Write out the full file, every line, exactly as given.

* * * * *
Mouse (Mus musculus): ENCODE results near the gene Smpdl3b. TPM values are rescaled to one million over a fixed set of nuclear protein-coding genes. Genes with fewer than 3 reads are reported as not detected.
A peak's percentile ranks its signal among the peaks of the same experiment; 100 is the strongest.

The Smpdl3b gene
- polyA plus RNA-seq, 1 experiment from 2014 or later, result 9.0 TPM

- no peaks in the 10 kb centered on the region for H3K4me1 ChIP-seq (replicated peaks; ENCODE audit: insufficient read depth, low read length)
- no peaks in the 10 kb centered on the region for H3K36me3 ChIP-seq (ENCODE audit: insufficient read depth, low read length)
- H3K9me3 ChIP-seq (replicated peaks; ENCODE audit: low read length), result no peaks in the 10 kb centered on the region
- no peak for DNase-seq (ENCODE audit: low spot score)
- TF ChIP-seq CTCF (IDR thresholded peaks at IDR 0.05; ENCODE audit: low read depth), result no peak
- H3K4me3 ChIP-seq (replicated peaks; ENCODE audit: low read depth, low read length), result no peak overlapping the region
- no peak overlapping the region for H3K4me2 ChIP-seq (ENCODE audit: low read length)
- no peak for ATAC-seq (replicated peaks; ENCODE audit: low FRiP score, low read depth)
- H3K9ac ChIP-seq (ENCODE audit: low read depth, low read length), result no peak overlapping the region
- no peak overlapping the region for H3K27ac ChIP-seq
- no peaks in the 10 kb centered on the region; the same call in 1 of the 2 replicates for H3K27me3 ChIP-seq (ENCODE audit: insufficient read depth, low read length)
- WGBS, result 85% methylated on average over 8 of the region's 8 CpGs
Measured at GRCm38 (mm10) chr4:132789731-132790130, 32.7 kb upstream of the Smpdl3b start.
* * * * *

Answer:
Mouse (Mus musculus): ENCODE results near the gene Smpdl3b. TPM values are rescaled to one million over a fixed set of nuclear protein-coding genes. Genes with fewer than 3 reads are reported as not detected.
A peak's percentile ranks its signal among the peaks of the same experiment; 100 is the strongest.

The Smpdl3b gene
- polyA plus RNA-seq, 1 experiment from 2014 or later, result 9.0 TPM

- no peaks in the 10 kb centered on the region for H3K4me1 ChIP-seq (replicated peaks; ENCODE audit: insufficient read depth, low read length)
- no peaks in the 10 kb centered on the region for H3K36me3 ChIP-seq (ENCODE audit: insufficient read depth, low read length)
- H3K9me3 ChIP-seq (replicated peaks; ENCODE audit: low read length), result no peaks in the 10 kb centered on the region
- no peak for DNase-seq (ENCODE audit: low spot score)
- TF ChIP-seq CTCF (IDR thresholded peaks at IDR 0.05; ENCODE audit: low read depth), result no peak
- H3K4me3 ChIP-seq (replicated peaks; ENCODE audit: low read depth, low read length), result no peak overlapping the region
- no peak overlapping the region for H3K4me2 ChIP-seq (ENCODE audit: low read length)
- no peak for ATAC-seq (replicated peaks; ENCODE audit: low FRiP score, low read depth)
- H3K9ac ChIP-seq (ENCODE audit: low read depth, low read length), result no peak overlapping the region
- no peak overlapping the region for H3K27ac ChIP-seq
- no peaks in the 10 kb centered on the region; the same call in 1 of the 2 replicates for H3K27me3 ChIP-seq (ENCODE audit: insufficient read depth, low read length)
- WGBS, result 85% methylated on average over 8 of the region's 8 CpGs
Measured at GRCm38 (mm10) chr4:132789731-132790130, 32.7 kb upstream of the Smpdl3b start.